I did enjoy and indeed finish it. The book defends the liberal nature of the university but more importantly it has an excellent discussion of "the postmodern novel" (the author’s field, apparently), including a brilliant take on William Dean Howells and a good discussion of The Great Gatsby. Its portrait of the American university, however flawed, is closer to the truth than what one finds in the right-wing scaremongers.
But reading this book shows me — contrary to the author’s intentions — why so many college students have turned to the so-called "Right." Michael Bérubé, the author:
1. Believes that David Horowitz is a very powerful man.
2. Claims that libertarians are simply ignorant of poverty and therefore wrong. At least libertarians are "quite smart now and then" and yes that is a quotation.
3. Repeatedly rejects political views by citing the (supposed) moral failings of their undergraduate proponents.
4. Claims conservatives hate social security "because it works." By the way, that is also why conservatives hate universities.
5. Argues that "the real scandal of public universities is that they have become increasingly beholden to right-wing demogoguery…"
6. Believes that he is holding genuine dialogue with alternative political views.
If we bundle this all up and put it against the "…the world is a fragile place and liberty is dear. Let us start with an ethic of individual responsibility, family values, strong national defense, low taxes, and a deep belief in the sacred nature of mankind, and no we cannot elevate every injustice," I know which vision the American people — including their undergraduates — will choose. (For new MR readers, I should note that those are not exactly my views, it is just one shorthand description of parts of the American right.)
Bérubé, by the way, has a brilliant performance art-worthy fantasy segment on why 50 percent tax rates would not (should not?) deter anyone from working or producing. Excerpt: "I find it hard to imagine a Clever Entrepreneur who thinks, "Well, I’ve made ten million this year, but if I make another two million I only get to keep one million of it, so I’m going to stop developing and promoting my product right now."" (p.286). Ah, if only all taxes fell on pure profit. It is even sadder to learn that many wealthy people are "hoarding it [their money]," rather than creating jobs with it.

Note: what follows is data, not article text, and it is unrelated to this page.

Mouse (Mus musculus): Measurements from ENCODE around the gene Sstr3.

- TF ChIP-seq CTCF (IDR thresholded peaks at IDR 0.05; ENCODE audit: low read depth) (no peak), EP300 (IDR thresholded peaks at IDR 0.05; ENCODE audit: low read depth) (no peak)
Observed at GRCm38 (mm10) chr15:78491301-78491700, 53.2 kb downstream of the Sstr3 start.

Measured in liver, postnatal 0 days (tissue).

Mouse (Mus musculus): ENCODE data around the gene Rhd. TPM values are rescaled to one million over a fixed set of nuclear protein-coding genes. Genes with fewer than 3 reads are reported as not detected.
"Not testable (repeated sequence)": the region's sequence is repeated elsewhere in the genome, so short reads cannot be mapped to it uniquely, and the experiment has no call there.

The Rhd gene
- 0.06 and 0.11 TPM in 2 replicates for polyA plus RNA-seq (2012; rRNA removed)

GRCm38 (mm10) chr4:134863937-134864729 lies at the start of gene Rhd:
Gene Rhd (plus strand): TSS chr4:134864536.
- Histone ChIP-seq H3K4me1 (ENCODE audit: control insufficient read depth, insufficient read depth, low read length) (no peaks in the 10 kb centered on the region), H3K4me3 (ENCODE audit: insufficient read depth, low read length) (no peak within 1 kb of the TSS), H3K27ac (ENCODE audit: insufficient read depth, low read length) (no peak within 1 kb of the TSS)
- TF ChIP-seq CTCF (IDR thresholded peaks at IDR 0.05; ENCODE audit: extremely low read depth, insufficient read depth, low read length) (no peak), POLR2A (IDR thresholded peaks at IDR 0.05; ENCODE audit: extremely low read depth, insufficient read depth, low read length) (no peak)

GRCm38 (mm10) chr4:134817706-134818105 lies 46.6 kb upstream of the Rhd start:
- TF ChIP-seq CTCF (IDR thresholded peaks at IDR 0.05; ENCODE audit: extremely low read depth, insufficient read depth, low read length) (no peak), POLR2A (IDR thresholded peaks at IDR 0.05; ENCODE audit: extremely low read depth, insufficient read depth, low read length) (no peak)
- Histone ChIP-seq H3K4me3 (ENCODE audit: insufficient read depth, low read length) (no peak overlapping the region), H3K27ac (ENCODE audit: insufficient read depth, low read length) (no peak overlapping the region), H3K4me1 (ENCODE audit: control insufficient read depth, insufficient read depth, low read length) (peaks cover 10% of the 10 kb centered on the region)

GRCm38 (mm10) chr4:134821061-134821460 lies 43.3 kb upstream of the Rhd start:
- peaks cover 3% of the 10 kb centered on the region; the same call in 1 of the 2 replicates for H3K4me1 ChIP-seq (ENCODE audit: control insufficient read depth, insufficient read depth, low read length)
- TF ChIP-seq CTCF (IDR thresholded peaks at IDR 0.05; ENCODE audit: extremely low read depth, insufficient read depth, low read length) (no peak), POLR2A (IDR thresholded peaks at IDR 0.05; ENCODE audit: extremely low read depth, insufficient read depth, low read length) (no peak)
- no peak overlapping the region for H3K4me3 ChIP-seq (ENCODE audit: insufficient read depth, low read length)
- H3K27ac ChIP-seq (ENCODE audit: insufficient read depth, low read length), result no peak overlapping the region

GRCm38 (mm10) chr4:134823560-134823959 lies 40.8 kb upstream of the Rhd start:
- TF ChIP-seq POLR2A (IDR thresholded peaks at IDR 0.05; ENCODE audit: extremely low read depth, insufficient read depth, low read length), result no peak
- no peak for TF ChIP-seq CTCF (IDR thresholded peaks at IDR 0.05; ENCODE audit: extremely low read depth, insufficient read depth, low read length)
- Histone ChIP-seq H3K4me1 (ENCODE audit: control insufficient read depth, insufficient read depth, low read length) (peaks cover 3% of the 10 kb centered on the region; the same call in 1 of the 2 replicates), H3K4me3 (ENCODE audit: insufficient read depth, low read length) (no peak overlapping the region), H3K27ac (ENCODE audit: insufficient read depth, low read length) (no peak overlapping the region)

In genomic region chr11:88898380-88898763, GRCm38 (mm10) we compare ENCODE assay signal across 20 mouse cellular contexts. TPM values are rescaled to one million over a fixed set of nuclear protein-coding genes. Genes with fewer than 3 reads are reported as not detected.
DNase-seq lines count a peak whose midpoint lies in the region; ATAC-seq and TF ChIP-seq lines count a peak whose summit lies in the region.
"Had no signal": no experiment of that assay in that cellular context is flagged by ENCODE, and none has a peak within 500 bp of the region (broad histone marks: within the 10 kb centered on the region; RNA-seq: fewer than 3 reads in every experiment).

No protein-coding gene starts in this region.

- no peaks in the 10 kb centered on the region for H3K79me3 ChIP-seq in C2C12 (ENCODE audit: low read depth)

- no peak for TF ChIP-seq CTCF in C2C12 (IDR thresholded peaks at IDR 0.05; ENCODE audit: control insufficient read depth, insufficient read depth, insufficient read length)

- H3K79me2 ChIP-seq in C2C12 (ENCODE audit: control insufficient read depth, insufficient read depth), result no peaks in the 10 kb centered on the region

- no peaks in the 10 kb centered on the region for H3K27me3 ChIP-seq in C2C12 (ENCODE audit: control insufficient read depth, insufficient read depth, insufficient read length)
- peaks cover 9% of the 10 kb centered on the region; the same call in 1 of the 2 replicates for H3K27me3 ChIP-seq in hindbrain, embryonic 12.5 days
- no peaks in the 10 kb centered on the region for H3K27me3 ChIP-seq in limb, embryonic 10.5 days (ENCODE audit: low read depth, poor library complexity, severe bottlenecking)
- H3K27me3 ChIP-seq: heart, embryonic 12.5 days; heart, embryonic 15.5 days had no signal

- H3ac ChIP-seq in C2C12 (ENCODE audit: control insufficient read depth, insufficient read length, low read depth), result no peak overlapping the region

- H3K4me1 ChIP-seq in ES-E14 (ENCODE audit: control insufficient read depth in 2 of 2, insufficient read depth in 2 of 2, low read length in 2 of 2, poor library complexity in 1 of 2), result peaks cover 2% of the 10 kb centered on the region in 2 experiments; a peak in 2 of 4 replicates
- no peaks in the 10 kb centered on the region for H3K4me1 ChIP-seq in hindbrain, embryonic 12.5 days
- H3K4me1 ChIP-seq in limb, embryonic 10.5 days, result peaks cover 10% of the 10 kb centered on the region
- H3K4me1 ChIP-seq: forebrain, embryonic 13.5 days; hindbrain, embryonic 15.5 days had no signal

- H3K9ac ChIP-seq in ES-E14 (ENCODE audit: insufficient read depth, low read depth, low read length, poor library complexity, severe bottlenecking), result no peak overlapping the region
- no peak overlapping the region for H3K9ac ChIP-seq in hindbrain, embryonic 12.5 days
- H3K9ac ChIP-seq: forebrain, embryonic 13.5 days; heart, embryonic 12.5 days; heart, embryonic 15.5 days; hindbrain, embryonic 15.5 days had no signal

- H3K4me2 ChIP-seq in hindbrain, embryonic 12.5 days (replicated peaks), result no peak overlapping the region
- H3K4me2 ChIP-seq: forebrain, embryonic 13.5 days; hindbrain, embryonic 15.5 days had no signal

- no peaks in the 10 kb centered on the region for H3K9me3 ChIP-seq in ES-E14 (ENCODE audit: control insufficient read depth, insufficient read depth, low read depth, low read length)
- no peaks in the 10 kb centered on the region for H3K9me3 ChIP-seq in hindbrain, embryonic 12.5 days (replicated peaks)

I consider American universities to be a marvel of the modern world. And yes diversity does mean that not every outcome can be controlled. I remain grateful for this freedom, while admitting its external costs.
One of my favorite professors edited a book called The Essential Stalin, and yes he was sad he had to cut some pieces from the selection. He was the guy who introduced me to Melville and Hammett and Lem and Stapledon. I’ll never forget the last day of class when one mousey, dewey-eyed girl in the back of the room finally raised her hand and said in a mix of shock and exasperation: "But Dr. Franklin, those are all the Communist countries!"
The Cuban guy in the room did not approve, but that’s part of education too. My rather excellent paper on the labor theory of value received only a B, due to its conceptual errors in characterizing the transformation problem (and not because this was a freshman class in English literature). But at least with that professor one knew where one stood.